Friday, 27 January 2012

Madness of the Irish, especially those in Tipperary

On Thursday 26 January, in the World Economic Forum in Davos, Switzerland, Enda Kenny spoke at a session called "Rebuilding Europe". Contributors also included Jyrki Tapani Katainen, Prime Minister of FinlandBronislaw Komorowski, President of Poland, Helle Thorning-Schmidt, Prime Minister of Denmark.

While the consensus was that Europe was directionless and lacked unity, Kenny went the extra mile and blamed his own countrymen, claiming that "Ireland’s problems stem from a kind of madness that led to the country borrowing US$ 60 billion at unrealistically high rates." Finland's Katainen "suggested that the Irish model would be a good one for the rest of Europe." I presume the latter was suggesting that Enda was kind enough to pass the buck to the Irish people.

And he is right. We, the Irish people were too greedy and insane, borrowing and spending like there was no tomorrow. Shame our own Taoiseach wasn't kind enough to address this earlier to his own people back in December. In his State of the Nation address, he said "you are not responsible for the crisis" for "the enormous deficit in our public finances caused by too much borrowing and the cost of rescuing the banks." Being an Irish political address, you bet it contained niceties such as the need to protect "the most vulnerable people in our society."

Another thing he should have blamed the Irish people for was electing our politicians in the first place. 

Take Michael Lowry for example. The Tipperary North TD infamous for giving Denis O'Brien's Esat Digifone the biggest contract ever awarded to a private company by the Irish State back when he was Minister for Transport, Energy and Communications during the Rainbow Government (1994-1996). The Moriarty Tribune found that along with dodging tax, Lowry accepted money as political donations from O'Brien, something that Tribune Report (Part II, Volume I, 3.62) considers "given the then prevailing time and circumstances, the making of such a donation by Esat Digifone, or by any of the entities or shareholders within it, was inappropriate and imprudent, either in the manner that transpired or otherwise. Any suggestion that payment by Telenor was legitimate as an expression of interest in Irish affairs, but not by any other entity or shareholder within the Esat Digifone consortium, was specious and untenable."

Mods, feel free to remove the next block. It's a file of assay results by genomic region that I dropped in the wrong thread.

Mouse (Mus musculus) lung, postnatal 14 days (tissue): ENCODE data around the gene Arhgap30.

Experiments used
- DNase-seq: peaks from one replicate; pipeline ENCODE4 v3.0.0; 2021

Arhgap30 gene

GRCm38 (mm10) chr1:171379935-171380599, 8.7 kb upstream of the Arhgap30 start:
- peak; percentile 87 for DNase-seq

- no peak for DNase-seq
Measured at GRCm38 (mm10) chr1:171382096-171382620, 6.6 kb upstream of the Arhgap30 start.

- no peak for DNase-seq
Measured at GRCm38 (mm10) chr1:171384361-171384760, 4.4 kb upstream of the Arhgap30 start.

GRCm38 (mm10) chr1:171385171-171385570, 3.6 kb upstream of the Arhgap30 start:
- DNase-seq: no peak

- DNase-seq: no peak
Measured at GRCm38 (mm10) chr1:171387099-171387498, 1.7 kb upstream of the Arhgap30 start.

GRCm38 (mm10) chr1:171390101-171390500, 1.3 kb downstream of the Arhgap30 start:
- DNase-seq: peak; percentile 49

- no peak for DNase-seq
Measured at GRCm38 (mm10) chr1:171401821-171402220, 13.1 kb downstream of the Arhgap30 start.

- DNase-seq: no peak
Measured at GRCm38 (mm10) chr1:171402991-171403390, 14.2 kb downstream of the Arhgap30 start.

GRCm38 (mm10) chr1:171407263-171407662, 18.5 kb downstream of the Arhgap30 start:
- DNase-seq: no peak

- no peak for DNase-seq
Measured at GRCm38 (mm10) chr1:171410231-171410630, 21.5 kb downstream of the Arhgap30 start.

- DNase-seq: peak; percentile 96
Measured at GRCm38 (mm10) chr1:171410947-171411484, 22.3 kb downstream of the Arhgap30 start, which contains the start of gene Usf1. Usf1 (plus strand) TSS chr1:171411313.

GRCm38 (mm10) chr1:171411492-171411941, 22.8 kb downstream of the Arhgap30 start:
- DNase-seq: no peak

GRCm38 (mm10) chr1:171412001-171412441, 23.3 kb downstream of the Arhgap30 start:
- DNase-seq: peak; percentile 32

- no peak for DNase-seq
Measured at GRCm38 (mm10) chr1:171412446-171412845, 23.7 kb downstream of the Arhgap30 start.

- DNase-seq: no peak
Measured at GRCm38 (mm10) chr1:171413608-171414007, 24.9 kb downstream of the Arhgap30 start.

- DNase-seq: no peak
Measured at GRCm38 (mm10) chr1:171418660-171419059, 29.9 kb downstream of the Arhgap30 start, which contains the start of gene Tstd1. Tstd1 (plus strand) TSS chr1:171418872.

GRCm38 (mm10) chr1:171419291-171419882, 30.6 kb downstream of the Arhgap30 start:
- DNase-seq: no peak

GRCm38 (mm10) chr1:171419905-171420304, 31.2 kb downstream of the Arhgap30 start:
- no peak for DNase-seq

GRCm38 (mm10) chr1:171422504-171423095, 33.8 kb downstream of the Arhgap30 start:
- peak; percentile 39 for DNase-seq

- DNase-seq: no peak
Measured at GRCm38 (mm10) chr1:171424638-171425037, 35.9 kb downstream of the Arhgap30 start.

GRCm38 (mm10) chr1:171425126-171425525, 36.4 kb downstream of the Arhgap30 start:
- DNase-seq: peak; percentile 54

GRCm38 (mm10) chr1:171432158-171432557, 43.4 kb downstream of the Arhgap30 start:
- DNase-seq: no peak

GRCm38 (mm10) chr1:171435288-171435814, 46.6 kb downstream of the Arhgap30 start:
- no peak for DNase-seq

A gombeen in every sense of the world, Lowry has been elected with one of the highest amount of preference votes in General Elections 1997, 2002 and 2007, topping the each poll in the first count. In last year's General Election, he was elected with 14,010 votes, heading the poll on the 1st count. Clearly a popular but controversial politician that has been caught red handed and does not admit to his own guilt, he continues to remain a public figure in his constituency, as his own Facebook would suggest.

What crucial issues does this Independent T.D. focus on? Why, the local GAA team, of course:

Granted, nothing wrong with liking the old sport, but through his Facebook page when he talks about the local GAA (seems half the time) he sounds like the coach himself.

But I won't take away Lowry's brave stand against his critics:

Sticks to his story like glue, really admire his tenacity.

His local supporters also share his view of the evil, unfair tribunal that had the audacity to judge him:

He is a man who completely sold  his country's GSM mobile telecommunication infrastructure over for the sake of some bob in a off-shore Jersey account. What was once state silver is now owned by Telefónica UK Limited (trading as O2). For a country that relies so much on I.T. investment, Lowry was fully prepared to screw Ireland's broadband infrastructure permanently to only benefit himself, but his supporters would rather not worry about that and focus on GAA instead, shouting in Supermacs GO ON YUR MAD THINGS!!!!!

Michael Lowry,
A Contributor to this country's decline.

Irish Free State.


  1. I believe Ireland's voting system (proportional representation) combined with relatively small constituencies is to blame for the existence of Lowry, Healy-Rae and so on. Where absolutely every vote counts, you get pothole politicians and the phenomenon of 'gombeenism'. Its why in Ireland you don't get any Tony Benns or Maggie Thatchers. For that reason, I voted against the introduction of AV in the UK, because it was clearly a step towards PR. We are often told its the most democratic system. That may be so, but it doesn't mean its the best.

    1. People get what they vote for, regardless the system. The AV referendum was an expensive waste of time for the UK and I don't think it fundamentally changes democracy for better or worse.